Why a collision-avoidance system is must-have technology.
Every year, the U.S. Coast Guard publishes its Recreational Boating Statistics—70-odd pages of tables, graphs, and statistics. Over the past five years, it has recorded nearly 9,000 boating accidents, more than 1,100 deaths, and almost a quarter of a billion dollars-worth of damage. You could see it as a depressing catalog of death and destruction, or you could say that it’s good that less than one hundredth of one percent of the 13 million registered boats in the United States are involved in a reportable accident each year. Or you could even say that the unknown number of unreported accidents and an unknown number of unregistered boats make nonsense of the whole thing. It depends, I suppose, on whether you look at a glass as half full, half empty, or whether you simply wonder what is in it!
But whichever line you choose to take, it’s pretty clear that the most common type of incident is a collision with another vessel, and that parting company from your boat—whether by accident or to go swimming—is the most dangerous kind.
When it comes to preventing disaster, there is, of course, no substitute for keeping your eyes open to what is going on around you and holding on when you do go over the side. But a relatively new electronic gizmo called AIS (Automatic Identification System) could turn out to be a key defender against both of the big-hitters of the accident league.
AIS is an automated communications system in which ships use two dedicated VHF channels to broadcast details of their position, course, speed, and lots more. All that information can be picked up by anyone with a suitable receiver and displayed on a suitable unit such as a radar or chartplotter. The system isn’t really new: the basic specifications date back to 1998, and it’s been compulsory equipment on most commercial vessels since 2004. It took the FCC (Federal Communication Commission) a long time to approve a cut-down specification for pleasureboats, but it finally did it in September 2008, and since then we boaters have been able to choose from three main types of AIS:
AIS A is the big-ship version; it’s too big and expensive to interest most private owners. But it transmits lots of information at intervals of a few seconds and cleverly reserves a time slot for its next transmission, ensuring that its messages will always get through to anyone with a receiver within range.
Receive-only AIS does what it says: it receives messages, but does not transmit any. It’s by far the least expensive of the three options and much better than no AIS at all. Depending on your choice of equipment it will tell you which AIS-equipped vessels are around you, where they are, and details of their courses and speeds. Most AIS receivers go several steps further than this: they calculate the closest point of approach (CPA) and the time to closest point of approach (TCPA) for each vessel, and sort them all into a list in order of the threat posed by each one. Linked to a radar or chartplotter, these units will display the AIS contacts on-screen, and linked to a radio, they will allow you to select and call any target without having to key in the vessel’s Marine Mobile Service Identity (MMSI) or call it by name.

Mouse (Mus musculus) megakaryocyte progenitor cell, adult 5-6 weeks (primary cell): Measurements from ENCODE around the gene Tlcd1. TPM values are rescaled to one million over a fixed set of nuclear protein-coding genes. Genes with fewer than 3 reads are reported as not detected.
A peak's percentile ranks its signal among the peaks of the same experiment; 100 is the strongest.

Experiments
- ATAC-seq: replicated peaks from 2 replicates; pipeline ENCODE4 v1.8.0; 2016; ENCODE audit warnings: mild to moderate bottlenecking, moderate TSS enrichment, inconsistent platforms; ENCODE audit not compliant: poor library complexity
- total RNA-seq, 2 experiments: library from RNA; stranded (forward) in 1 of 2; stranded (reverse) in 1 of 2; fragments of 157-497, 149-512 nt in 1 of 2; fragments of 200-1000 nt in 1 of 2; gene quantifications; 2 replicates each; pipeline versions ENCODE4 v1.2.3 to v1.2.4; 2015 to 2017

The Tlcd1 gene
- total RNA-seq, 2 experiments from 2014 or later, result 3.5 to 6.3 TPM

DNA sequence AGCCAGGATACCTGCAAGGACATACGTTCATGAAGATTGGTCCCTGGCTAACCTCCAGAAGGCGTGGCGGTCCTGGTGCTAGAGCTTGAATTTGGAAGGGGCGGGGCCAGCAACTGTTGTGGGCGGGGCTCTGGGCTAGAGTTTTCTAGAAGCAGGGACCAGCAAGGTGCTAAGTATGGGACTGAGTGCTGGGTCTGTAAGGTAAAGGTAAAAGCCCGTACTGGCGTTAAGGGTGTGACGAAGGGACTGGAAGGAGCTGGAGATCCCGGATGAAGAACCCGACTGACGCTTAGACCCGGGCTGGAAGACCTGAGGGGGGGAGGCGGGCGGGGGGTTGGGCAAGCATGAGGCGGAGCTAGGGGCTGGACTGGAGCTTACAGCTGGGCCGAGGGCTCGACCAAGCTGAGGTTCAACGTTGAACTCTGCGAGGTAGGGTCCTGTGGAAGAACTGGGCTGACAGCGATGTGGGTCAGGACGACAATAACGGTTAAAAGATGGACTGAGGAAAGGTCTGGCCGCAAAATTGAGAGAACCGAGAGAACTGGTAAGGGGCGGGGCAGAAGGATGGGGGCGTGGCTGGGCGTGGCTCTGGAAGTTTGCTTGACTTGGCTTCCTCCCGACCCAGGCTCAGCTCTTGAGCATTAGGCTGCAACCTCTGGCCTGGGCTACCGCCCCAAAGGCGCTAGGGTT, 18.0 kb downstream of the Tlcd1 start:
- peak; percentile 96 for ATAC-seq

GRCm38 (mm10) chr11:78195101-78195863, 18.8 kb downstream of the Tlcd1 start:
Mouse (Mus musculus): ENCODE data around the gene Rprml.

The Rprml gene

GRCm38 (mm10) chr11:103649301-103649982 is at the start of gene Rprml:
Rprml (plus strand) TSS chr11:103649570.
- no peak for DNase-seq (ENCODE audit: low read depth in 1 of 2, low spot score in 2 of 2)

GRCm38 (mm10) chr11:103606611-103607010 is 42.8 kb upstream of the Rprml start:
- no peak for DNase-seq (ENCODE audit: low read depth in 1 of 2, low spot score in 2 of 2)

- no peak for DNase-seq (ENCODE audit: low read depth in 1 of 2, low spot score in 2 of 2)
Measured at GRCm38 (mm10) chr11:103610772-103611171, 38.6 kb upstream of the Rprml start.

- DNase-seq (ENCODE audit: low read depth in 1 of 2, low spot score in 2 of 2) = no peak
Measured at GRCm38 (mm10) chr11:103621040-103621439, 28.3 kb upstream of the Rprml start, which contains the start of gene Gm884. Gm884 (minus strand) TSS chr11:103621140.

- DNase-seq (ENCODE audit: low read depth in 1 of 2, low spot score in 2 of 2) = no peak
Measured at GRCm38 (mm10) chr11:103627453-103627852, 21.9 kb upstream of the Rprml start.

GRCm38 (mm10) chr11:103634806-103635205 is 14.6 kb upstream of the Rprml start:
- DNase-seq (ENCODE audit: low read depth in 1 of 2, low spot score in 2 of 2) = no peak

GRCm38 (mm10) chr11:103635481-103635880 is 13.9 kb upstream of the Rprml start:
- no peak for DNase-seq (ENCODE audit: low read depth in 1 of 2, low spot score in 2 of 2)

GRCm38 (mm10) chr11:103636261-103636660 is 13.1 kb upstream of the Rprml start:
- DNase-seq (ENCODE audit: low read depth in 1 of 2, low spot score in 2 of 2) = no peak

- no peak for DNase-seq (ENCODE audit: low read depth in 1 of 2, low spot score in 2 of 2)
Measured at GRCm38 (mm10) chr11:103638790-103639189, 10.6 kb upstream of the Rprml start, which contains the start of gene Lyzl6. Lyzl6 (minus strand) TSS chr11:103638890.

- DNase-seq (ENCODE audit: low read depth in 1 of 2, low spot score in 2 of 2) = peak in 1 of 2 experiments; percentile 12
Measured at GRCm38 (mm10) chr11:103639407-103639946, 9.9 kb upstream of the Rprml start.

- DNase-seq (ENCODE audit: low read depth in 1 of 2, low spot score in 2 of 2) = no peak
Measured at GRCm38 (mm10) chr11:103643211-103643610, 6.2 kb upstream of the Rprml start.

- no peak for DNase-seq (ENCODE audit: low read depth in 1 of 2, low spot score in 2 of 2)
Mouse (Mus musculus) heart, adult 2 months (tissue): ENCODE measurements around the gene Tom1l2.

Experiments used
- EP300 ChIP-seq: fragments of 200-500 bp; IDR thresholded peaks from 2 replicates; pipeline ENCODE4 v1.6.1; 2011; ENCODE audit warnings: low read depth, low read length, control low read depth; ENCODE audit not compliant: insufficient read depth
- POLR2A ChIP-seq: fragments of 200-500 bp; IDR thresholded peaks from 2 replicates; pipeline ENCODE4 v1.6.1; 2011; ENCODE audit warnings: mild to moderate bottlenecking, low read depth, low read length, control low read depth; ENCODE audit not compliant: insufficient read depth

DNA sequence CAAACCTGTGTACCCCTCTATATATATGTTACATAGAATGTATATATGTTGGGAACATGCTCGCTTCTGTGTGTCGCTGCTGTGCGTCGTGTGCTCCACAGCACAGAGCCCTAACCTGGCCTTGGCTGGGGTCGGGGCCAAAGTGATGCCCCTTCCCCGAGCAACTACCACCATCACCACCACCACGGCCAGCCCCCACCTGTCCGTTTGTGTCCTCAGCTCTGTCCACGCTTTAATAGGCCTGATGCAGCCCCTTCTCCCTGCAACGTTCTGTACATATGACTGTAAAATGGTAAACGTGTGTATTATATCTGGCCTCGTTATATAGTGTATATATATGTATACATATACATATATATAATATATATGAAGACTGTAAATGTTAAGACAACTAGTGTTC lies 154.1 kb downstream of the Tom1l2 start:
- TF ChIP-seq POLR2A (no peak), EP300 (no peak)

AIS B is the recreational version, transmitting only the most important information, such as a boat’s MMSI number and her position, course, and speed, but at reduced power and at longer intervals. A subtle but important distinction between AIS A and AIS B is that AIS B transmitters can’t reserve transmission slots. Giving priority to AIS A transmissions means that—in theory, at least—there is a risk that AIS B transmissions might not get through. But although AIS B doesn’t guarantee that you will be seen by other vessels, it gives you a far better chance of being seen than a radar reflector—or than nothing at all.
But while the FCC was dragging its heels over accepting AIS B, international legislators were working on performance specifications and type-approval requirements for other AIS-based equipment such as AIS Search and Rescue Transmitters (SARTs).
An AIS SART is an AIS transmitter that is specially optimized for use in liferafts and lifeboats. A few dummy AIS SARTs appeared at shows and conferences last year, but now they’ve made the leap into reality, with the Jotron AIS SART (featured in last month’s column), expected to be available for about $1,200, anytime now.
The next step is almost obvious: make an AIS transmitter that is even smaller, so that it can be carried by an individual, rather than on a liferaft. Even before Jotron’s AIS SART is in full production, prototype personal AISs have already started appearing at boat shows. The fact that they are based on the same performance standards as AIS SARTs means that their batteries have to be big enough to provide 96 hours of continuous use. This might be a bit over the top for something that is intended primarily as a man-overboard marker and it means that the units are nowhere near as small or light as existing man-overboard alarms such as Raymarine’s Lifetag. Plus, at about $500 they are relatively expensive.
But the advantages are enormous. Rather than just telling the captain that someone has fallen overboard, an AIS man overboard (MOB) marker shows him where the casualty is, clearly displayed on the chartplotter and constantly updated, even if the person drifts with the current or tries to swim. And if other vessels join in the search, the MOB will show up on their AIS displays, too. Unfortunately, at 12 ounces, it’s not exactly a shirt-pocket accessory, but as most of that weight is the battery, there’s plenty of scope for later versions to be lighter once the regulations catch up with the technology!
This article originally appeared in the April 2010 issue of Power & Motoryacht magazine.